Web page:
Forest City Enterprises bought more time on their ownership stake of the Brooklyn Nets, reaching a deal Wednesday with majority owner Mikhail Prokhorov to extend a payment owed to the Russian oligarch until Sept. 8. [more]
Posts Tagged ‘forest city enterprises’
If Forest City Enterprises is unable to divest its stake in the Brooklyn Nets by August 12, it will owe partner Onexim Group — led by Russian billionaire and Nets majority owner Mikhail Prokhorov — $25 million as part of a forbearance agreement made in 2013, plus an additional $6.3 million to fund its share of the team’s capital call for the upcoming NBA season. [more]
To take advantage of tax benefits, Forest City Enterprises is planning to convert to a real estate investment trust. [more]
Less than two months after Forest City Enterprises announced plans to sell its 20 percent stake in the Brooklyn Nets, the team’s majority owner, Mikhail Prokhorov, said he will cut back on spending. The team is seeking about $200 million for Forest City’s share, which would peg the value of the NBA team at $1 billion.
Prospective bidders have expressed concerns they would need to cover substantial losses in addition to investing $200 million, the New York Post reported. The team racked up a loss of about $50 million last year. [more]
The $500 million that Forest City Ratner invested in their Atlantic Yards megaproject in Brooklyn may be worth less than half that amount, according to a filing by the developer with the Securities and Exchange Commission this week.
“Clearly, we are disappointed,” said David LaRue, chief executive of Forest City Enterprises. [more]
Forest City Enterprises has been mixing business and politics for the past decade, swapping $23 million in campaign donations for $2.6 billion in government funds, according to a new report cited by the New York Post. [more]
A Brooklyn office building that Forest City Ratner has owned since 1989 is slated for demolition for the development of housing, according to vociferous Atlantic Yards critic Norman Oder, writing for the New York Observer. The seven-story, 359,000-square-foot property dubbed 10 MetroTech Center has a $40 million mortgage that’s in default. [more]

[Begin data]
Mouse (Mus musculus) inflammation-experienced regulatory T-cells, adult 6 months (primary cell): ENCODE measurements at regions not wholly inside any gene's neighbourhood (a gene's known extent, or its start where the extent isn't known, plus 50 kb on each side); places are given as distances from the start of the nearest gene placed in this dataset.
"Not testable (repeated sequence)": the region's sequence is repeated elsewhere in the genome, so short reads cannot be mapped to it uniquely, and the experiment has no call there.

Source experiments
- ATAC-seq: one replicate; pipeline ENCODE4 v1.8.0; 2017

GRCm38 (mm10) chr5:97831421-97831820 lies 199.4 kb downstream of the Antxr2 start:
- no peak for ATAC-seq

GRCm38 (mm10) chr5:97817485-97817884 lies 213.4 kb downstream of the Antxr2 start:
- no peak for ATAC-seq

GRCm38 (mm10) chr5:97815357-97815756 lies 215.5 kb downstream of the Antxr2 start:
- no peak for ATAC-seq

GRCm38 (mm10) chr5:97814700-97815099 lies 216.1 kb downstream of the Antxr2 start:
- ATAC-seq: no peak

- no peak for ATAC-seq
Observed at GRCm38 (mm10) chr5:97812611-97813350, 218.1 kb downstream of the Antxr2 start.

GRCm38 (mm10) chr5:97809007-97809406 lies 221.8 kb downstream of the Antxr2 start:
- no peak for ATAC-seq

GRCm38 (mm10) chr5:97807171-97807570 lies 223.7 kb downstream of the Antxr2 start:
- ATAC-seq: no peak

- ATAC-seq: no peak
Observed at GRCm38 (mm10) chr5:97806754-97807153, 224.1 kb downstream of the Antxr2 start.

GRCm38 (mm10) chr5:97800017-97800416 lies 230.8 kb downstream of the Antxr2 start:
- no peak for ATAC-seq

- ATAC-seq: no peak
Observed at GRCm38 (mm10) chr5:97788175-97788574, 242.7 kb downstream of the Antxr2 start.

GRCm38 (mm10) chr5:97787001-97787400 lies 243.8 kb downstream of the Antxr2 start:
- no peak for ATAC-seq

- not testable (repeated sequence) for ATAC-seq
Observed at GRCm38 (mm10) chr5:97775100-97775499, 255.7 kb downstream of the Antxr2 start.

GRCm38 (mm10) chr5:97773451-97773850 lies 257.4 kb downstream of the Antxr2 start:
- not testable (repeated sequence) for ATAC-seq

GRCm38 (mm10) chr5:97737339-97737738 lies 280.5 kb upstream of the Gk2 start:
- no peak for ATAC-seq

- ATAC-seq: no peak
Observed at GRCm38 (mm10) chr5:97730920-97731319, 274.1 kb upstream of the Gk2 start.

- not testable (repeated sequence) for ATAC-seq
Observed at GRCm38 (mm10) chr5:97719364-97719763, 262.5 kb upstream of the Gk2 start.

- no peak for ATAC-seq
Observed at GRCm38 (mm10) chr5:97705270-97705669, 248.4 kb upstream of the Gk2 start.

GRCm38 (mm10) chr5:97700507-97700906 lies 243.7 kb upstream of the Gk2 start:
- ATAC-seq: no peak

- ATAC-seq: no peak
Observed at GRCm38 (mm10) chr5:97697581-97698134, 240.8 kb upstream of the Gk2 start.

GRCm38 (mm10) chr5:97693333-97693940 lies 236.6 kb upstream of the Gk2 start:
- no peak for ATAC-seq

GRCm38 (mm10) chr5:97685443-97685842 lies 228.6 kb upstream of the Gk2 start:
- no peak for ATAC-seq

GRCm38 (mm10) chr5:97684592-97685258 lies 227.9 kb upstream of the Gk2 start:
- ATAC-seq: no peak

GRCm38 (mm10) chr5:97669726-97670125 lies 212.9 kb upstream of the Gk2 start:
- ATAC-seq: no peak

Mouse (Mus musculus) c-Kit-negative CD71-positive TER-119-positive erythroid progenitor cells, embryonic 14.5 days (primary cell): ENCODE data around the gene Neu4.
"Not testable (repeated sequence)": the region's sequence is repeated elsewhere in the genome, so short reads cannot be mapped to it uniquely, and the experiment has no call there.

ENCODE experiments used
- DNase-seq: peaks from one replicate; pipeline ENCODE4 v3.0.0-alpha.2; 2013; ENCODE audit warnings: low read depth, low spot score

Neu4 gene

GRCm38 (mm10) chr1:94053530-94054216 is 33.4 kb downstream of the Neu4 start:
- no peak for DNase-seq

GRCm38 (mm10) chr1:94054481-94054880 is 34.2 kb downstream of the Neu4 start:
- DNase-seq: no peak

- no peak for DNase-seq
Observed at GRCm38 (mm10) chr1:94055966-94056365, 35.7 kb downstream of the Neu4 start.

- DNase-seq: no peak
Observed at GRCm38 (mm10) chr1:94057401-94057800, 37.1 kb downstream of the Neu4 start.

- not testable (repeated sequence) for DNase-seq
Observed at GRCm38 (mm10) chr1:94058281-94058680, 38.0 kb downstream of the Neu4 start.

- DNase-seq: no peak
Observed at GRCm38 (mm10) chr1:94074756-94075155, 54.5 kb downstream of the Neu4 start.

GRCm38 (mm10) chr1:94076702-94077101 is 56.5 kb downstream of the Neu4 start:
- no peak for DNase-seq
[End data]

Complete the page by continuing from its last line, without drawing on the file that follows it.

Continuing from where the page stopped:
From the December issue: Mayor Ed Koch and other city officials unveiled an agreement with Forest City Enterprises and the Polytechnical Institute of New York to build a $340 million office, retail and research complex in Downtown Brooklyn 28 years ago this month. The City Hall announcement identified Cleveland-based Forest City as the main developer for the MetroTech Center project, which received a 99-year lease and 22 years of tax abatements as part of the deal. In addition, Polytechnical was selected to build a $12.4 million library. [more]
A former Yonkers councilwoman was sentenced to six years in prison for accepting bribes in exchange for her vote on real estate deals, the New York Post reported.
Sandy Annabi, who voted with developers on deals — including the high-end mixed-use development Ridge Hill in Yonkers — was also ordered to pay more than $1.4 million in fines and restitution, the Post said. The shopping and residential center’s developer of that project, Forest City Enterprises, was not charged, according to previous reports. [more]
Forest City Ratner’s Cleveland-based parent company Forest City Enterprises completed more than $300 million in property financings in the quarter ending Jan. 31, 2012, including two worth a combined $163 million in New York City, it announced today.
The company closed a 10-year, $87 million loan for Queens Place, a 455,000-square-foot, five-level retail center on Queens Boulevard. It also purchased the existing $75 million loan at Nine Metrotech, a 317,000-square-foot office building in the MetroTech Center office campus in downtown Brooklyn, and then closed a new 10-year, $63 million loan for the same property. [more]